Shelly Vincent: ‘Hardy’s everything that’s wrong with women’s boxing’
The opportunity Shelly Vincent had been waiting for since turning pro finally came to her at the most unexpected of moments.
As she left the ring following her majority decision win over Christina Ruiz on July 21 at Foxwoods Resort in Mashantucket, Connecticut, the 37-year-old featherweight was told she had a standing offer to face heated rival Heather Hardy in exactly a month.
The timing – she’d have to return right to training two days after a close eight-round fight – was not ideal but the chance to fight on a nationally televised “PBC on NBC” card was one she couldn’t pass up.
“I couldn’t pass up this opportunity, especially who it is, the circumstances, the television. You gotta do it. It’s not for just me and Heather; it’s for women’s boxing in general,” Vincent (18-0, 1 knockout) tells RingTV.com.
The fight, scheduled for 10 two-minute rounds, will support the Errol Spence Jr.-Leonard Bundu welterweight fight at the Ford Ampitheater in Coney Island, New York this Sunday.
Vincent’s road to the national spotlight comes after five years of building a career under the radar in her native Connecticut and other New England states. It comes many more years after she found the sport, which serves as an escape from personal pain.
Vincent grew up in New London in the southeast part of Connecticut. At age 13, she was raped. She and her mother experienced physical abuse at the hands of her stepfather. She lost her mother to leukemia and then her grandmother, seven months later.
At the time she was offered the Hardy fight, she was planning a trip to Bolivia to undergo therapy sessions to deal with her sexual abuse, a trauma she says never completely heals.
Boxing was for her a way to channel feelings she had no means of understanding.
“I used the boxing more as therapy. There’d be times I’d be in there crying. It was just something that made me feel better. It was the only time that I wasn’t depressed.”
Boxing was in and out of her life but was never something she took seriously. She says she learned initially by watching videos of Mike Tyson and Vinny Pazienza on YouTube, and being a diminutive (she stands 5-foot even) and aggressive fighter has earned her the nickname “Mini Vinny.” She did three stints in prison for fighting, she says, and it wasn’t until her final stretch when she saw the sport as a way to bring direction to her life.
“I said ‘I’m gonna come out and take it serious because I feel like I’m really good. I’m gonna be a world champion.’ And everyone laughed at me,” she remembers.
The laughing ended when, at age 32, she won the 2011 National Golden Gloves 119-pound title (Hardy competed that same year at 132 pounds) and she turned pro that year. She’s now trained by Peter Manfredo Sr.out of Providence, Rhode Island and managed by Mike Criscio.
“Shelly is a girl who had a tough childhood. She brings all that anger to the ring with her when she fights,” says Criscio, who says the vision is a trilogy between Vincent and Hardy (17 -0, 4 KOs).
Since the beginning of this year, she’s been promoted by DiBella Entertainment, a New York-based promotion run by Lou DiBella, who has routinely featured women on his Broadway Boxing club show series.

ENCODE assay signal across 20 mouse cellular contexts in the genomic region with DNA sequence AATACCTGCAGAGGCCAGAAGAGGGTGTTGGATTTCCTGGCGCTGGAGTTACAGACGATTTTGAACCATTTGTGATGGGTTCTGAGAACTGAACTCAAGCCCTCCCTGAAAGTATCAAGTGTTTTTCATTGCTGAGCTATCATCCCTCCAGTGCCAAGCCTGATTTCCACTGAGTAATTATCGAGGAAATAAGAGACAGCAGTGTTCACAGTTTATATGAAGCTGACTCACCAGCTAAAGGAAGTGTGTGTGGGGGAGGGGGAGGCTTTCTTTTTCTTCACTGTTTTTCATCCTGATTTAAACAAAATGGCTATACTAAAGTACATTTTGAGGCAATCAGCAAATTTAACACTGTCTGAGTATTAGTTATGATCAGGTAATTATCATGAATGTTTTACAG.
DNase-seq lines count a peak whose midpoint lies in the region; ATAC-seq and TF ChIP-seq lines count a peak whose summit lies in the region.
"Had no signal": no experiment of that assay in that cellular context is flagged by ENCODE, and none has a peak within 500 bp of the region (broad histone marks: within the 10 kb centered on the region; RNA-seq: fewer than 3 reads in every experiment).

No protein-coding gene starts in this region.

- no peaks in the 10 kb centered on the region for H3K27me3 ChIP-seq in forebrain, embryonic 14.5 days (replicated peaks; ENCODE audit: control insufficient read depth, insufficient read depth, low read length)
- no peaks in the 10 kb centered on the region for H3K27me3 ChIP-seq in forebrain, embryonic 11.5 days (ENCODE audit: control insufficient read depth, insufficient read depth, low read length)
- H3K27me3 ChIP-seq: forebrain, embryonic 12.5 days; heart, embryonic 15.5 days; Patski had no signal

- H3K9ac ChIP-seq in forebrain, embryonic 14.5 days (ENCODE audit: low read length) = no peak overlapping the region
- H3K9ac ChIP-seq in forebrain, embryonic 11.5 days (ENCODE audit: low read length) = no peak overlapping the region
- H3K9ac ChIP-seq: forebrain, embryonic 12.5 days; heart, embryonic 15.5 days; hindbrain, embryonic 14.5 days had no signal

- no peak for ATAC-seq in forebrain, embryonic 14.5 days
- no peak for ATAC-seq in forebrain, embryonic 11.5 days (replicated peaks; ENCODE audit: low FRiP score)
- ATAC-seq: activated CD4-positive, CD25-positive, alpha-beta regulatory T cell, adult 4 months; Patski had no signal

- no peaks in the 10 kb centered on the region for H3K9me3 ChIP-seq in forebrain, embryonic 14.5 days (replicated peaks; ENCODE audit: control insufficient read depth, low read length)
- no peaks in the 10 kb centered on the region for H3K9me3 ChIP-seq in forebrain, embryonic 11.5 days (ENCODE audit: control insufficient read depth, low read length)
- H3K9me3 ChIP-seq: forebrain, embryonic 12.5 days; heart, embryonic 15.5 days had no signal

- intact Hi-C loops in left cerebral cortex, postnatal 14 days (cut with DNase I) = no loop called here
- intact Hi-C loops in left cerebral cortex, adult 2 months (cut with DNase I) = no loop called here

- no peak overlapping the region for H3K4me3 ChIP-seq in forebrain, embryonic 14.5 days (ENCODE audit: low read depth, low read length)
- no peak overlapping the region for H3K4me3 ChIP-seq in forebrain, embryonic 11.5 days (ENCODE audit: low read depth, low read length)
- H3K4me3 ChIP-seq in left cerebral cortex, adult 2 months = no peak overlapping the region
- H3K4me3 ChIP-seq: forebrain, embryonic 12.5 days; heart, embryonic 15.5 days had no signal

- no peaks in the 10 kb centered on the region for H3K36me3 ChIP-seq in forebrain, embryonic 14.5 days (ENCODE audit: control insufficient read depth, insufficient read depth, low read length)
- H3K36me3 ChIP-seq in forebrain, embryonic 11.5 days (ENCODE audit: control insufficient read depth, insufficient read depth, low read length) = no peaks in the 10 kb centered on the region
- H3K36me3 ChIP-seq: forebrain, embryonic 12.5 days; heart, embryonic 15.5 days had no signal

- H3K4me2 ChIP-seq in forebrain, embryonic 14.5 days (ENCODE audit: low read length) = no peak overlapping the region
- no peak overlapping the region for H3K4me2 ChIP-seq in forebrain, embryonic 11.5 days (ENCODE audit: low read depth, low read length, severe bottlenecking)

Breakthrough for women’s boxing
This fight, the first to ever be showcased on a Premier Boxing Champions broadcast, is a rarity in women’s boxing. Female fighters almost never get television time, having lost the momentum Christy Martin created when she first captivated audiences on Tyson undercards in the mid-1990s. Afterward, women’s bouts were often booked as sideshow attractions and suffered from a lack of marketable matchups.
This fight has been building since at least January, when DiBella had Hardy and Vincent meet at center ring after at BB King’s in New York after Vincent shut out Renata Domsodi in a six-rounder.
The two jawed at each other before DiBella promised: “You’re gonna see it soon. And I’d like to see it for a title and I’d like to see it on television.”
Hardy’s story of dealing with abuse and depression rings similar to Vincent’s and, like Vincent, she’s primarily an aggressive fighter. But Vincent is content to see herself as completely dissimilar to Hardy, who has become a media darling in New York City. Hardy stands five inches taller and dreamed of being the first female pitcher for the Yankees.
Vincent likens herself to the Boston Red Sox.
“I feel like (Hardy)’s everything that’s wrong with women’s boxing,” Vincent stated bluntly.
“She’s a way better fighter than she was a few years ago but she’s not what they say she is. They built her up. I watched people get robbed by her. I might bring some cops up to prepare for a robbery.”
Hardy, for her part, tells Bleacher Report she intends to “beat the s–t out of this girl.”
Their personal animosity aside, they share a common mission as ambassadors of women’s boxing. An entertaining showing, regardless of the outcome, could open doors for more television coverage for females. Television equals higher pay, which would be a boost to the sport across the board.
However much Vincent dislikes Hardy, she understands they’re both fighting for something greater than themselves.
“That’s what me and Heather both are fighting for, for women’s boxing and women empowerment and women equality, especially fighting in front of television. We don’t like each other. There is a genuine dislike and we do want to fight but we’re both fighting for the same things. It is a step forward in the right direction and it feels amazing to be one of those women,” says Vincent.
“We’re gonna be in there trying to take each other’s heads off. Who’s not gonna love that?”
Ryan Songalia is the sports editor of Rappler, a member of the Boxing Writers Association of America (BWAA) and a contributor to THE RING magazine. He can be reached at [email protected]. Follow him on Twitter @RyanSongalia.